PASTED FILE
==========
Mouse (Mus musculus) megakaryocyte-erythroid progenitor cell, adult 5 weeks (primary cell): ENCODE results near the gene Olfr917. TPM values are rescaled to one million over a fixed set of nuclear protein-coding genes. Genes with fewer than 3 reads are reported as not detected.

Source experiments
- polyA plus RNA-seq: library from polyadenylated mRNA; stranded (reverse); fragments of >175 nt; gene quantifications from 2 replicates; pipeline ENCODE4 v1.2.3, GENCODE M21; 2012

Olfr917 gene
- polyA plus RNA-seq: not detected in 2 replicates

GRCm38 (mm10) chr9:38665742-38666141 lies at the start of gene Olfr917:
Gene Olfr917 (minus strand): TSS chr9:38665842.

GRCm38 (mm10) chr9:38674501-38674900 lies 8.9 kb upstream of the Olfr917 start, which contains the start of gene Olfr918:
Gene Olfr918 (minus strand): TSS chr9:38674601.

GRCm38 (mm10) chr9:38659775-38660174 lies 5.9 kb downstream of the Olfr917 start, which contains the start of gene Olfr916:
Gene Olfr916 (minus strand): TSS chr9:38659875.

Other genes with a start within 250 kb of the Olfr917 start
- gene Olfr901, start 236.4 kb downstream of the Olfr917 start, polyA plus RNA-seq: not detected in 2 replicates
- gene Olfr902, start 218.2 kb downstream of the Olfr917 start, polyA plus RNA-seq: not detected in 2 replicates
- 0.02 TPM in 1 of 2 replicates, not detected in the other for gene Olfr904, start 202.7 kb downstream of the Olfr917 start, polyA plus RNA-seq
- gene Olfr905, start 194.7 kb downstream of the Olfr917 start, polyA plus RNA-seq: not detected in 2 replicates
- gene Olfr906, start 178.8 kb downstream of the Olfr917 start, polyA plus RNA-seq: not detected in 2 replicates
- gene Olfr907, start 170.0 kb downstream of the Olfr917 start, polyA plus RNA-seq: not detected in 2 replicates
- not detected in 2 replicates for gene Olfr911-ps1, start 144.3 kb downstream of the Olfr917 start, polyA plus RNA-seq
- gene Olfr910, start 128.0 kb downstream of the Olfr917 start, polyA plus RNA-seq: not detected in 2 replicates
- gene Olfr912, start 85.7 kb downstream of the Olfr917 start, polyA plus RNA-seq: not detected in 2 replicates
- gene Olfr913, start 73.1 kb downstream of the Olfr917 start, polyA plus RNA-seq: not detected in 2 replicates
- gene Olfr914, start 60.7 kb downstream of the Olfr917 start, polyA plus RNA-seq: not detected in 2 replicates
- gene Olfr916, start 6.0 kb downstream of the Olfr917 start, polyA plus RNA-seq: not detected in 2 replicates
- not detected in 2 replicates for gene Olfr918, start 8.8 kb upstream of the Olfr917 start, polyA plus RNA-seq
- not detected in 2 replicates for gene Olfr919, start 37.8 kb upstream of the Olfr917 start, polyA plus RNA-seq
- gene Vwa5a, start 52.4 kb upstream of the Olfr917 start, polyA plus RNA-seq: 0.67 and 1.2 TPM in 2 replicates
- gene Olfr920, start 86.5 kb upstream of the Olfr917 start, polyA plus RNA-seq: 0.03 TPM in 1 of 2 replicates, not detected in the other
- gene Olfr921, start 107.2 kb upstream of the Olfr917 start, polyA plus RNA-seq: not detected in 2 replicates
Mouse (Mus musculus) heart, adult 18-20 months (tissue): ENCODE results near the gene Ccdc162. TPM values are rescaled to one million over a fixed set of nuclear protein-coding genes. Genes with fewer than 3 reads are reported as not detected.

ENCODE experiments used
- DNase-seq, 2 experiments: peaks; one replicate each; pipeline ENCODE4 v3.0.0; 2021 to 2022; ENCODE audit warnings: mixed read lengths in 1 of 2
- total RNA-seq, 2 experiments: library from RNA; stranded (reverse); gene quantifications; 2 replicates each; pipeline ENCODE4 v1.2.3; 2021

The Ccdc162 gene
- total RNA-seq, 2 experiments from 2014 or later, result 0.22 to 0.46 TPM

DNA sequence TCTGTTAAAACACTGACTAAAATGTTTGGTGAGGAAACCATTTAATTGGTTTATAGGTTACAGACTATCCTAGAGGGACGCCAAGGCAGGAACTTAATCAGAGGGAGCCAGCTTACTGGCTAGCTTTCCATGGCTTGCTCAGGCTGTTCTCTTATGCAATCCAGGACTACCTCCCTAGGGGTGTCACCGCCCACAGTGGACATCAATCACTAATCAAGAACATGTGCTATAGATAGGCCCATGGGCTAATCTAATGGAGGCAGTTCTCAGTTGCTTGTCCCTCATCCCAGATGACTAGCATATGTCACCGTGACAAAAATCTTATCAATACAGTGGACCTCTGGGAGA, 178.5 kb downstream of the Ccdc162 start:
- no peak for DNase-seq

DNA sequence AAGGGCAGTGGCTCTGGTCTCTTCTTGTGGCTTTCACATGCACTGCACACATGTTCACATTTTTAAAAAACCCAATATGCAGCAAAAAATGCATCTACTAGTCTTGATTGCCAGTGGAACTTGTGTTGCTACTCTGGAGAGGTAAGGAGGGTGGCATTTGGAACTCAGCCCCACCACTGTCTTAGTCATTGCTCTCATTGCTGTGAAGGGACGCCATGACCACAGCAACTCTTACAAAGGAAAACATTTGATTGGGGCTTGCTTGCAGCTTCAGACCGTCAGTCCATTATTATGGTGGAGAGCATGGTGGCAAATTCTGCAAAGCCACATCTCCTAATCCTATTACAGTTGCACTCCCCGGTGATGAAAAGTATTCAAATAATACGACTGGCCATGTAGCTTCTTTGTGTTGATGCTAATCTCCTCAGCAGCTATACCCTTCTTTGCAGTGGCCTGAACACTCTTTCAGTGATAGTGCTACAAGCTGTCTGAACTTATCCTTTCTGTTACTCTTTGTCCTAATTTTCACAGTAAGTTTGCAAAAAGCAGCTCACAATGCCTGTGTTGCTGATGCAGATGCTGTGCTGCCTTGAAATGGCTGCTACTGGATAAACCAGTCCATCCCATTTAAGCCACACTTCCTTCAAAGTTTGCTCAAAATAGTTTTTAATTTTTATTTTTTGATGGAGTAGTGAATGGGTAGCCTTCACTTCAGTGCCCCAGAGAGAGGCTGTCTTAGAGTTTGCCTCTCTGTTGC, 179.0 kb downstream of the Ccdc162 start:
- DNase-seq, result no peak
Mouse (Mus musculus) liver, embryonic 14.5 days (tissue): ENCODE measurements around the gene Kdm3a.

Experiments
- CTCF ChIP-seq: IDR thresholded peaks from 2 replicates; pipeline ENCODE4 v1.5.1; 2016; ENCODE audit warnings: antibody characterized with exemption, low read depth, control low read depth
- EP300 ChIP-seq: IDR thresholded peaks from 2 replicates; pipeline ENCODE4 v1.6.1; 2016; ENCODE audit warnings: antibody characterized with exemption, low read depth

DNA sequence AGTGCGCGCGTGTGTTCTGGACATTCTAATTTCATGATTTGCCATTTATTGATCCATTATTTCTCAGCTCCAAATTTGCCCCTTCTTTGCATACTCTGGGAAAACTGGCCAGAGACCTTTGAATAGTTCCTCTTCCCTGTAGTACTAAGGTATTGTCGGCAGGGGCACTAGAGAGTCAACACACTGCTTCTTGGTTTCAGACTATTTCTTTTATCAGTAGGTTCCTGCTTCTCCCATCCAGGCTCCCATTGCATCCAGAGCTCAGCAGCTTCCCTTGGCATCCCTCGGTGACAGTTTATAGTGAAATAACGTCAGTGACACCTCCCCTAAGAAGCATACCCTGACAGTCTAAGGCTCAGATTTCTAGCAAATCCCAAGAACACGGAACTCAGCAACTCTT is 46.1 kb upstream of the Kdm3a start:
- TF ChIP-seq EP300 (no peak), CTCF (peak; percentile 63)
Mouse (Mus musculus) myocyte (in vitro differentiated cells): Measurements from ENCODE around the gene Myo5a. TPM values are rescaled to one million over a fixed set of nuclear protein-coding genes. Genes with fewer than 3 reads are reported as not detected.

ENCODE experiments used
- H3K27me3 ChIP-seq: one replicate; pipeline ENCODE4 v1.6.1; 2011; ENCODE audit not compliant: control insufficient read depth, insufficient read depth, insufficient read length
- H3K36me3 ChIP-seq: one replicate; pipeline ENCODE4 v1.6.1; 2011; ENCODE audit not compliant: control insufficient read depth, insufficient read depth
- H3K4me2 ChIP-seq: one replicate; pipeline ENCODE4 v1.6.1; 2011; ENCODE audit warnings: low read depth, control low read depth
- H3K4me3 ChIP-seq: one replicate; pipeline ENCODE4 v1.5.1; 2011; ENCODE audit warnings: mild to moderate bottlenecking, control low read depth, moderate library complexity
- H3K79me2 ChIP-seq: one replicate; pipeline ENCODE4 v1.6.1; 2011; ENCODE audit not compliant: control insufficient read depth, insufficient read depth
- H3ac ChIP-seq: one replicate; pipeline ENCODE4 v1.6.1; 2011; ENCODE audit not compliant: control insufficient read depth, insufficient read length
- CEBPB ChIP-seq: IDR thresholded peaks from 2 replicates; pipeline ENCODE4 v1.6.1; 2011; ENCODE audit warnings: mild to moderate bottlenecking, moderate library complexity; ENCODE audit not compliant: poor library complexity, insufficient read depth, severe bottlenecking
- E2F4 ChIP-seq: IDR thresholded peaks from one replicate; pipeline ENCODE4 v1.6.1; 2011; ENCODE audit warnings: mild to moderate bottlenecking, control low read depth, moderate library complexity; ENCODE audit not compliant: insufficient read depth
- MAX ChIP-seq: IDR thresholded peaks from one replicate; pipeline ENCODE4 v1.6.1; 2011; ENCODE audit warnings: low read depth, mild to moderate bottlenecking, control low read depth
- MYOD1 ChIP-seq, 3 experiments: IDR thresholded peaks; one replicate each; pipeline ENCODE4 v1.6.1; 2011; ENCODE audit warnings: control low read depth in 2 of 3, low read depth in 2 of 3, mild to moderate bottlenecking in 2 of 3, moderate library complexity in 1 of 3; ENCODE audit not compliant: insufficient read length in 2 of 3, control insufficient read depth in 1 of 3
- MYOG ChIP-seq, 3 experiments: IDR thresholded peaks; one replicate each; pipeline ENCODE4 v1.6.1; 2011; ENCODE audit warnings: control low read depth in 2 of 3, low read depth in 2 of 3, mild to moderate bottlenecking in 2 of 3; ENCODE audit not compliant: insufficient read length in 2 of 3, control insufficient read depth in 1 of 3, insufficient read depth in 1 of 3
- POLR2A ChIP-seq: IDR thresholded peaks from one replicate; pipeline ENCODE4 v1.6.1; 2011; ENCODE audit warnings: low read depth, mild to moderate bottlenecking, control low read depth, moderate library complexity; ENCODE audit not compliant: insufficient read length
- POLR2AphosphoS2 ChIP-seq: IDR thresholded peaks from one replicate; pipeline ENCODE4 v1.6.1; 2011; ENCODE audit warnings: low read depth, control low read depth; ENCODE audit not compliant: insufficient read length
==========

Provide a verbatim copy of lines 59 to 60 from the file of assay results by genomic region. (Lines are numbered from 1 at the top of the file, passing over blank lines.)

- POLR2A ChIP-seq: IDR thresholded peaks from one replicate; pipeline ENCODE4 v1.6.1; 2011; ENCODE audit warnings: low read depth, mild to moderate bottlenecking, control low read depth, moderate library complexity; ENCODE audit not compliant: insufficient read length
- POLR2AphosphoS2 ChIP-seq: IDR thresholded peaks from one replicate; pipeline ENCODE4 v1.6.1; 2011; ENCODE audit warnings: low read depth, control low read depth; ENCODE audit not compliant: insufficient read length